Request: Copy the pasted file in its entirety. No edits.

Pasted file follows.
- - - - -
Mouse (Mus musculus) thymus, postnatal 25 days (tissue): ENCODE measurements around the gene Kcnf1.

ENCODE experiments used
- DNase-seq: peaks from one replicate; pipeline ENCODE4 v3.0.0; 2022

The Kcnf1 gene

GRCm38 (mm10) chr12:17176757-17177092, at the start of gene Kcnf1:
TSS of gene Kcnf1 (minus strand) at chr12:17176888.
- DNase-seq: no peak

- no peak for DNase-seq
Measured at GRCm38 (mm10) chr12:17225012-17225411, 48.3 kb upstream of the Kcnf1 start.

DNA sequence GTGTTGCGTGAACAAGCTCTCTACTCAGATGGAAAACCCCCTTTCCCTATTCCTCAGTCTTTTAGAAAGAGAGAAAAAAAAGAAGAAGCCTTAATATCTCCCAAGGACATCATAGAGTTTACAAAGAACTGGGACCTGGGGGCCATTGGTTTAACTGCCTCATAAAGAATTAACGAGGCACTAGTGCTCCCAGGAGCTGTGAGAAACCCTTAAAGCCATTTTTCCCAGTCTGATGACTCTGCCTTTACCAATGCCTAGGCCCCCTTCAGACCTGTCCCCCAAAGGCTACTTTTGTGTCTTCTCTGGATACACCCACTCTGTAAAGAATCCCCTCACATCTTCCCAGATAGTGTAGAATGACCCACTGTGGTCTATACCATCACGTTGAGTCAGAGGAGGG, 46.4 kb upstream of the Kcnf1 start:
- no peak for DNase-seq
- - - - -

Mouse (Mus musculus) thymus, postnatal 25 days (tissue): ENCODE measurements around the gene Kcnf1.

ENCODE experiments used
- DNase-seq: peaks from one replicate; pipeline ENCODE4 v3.0.0; 2022

The Kcnf1 gene

GRCm38 (mm10) chr12:17176757-17177092, at the start of gene Kcnf1:
TSS of gene Kcnf1 (minus strand) at chr12:17176888.
- DNase-seq: no peak

- no peak for DNase-seq
Measured at GRCm38 (mm10) chr12:17225012-17225411, 48.3 kb upstream of the Kcnf1 start.

DNA sequence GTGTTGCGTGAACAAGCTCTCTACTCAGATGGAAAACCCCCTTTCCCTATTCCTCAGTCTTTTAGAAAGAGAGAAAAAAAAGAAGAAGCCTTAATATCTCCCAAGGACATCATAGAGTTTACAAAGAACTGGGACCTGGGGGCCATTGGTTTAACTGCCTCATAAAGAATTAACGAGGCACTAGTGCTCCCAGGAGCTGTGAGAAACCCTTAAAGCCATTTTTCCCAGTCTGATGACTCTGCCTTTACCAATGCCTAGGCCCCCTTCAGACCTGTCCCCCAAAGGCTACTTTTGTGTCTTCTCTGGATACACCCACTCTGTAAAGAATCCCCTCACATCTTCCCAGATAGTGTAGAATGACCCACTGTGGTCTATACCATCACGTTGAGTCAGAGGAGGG, 46.4 kb upstream of the Kcnf1 start:
- no peak for DNase-seq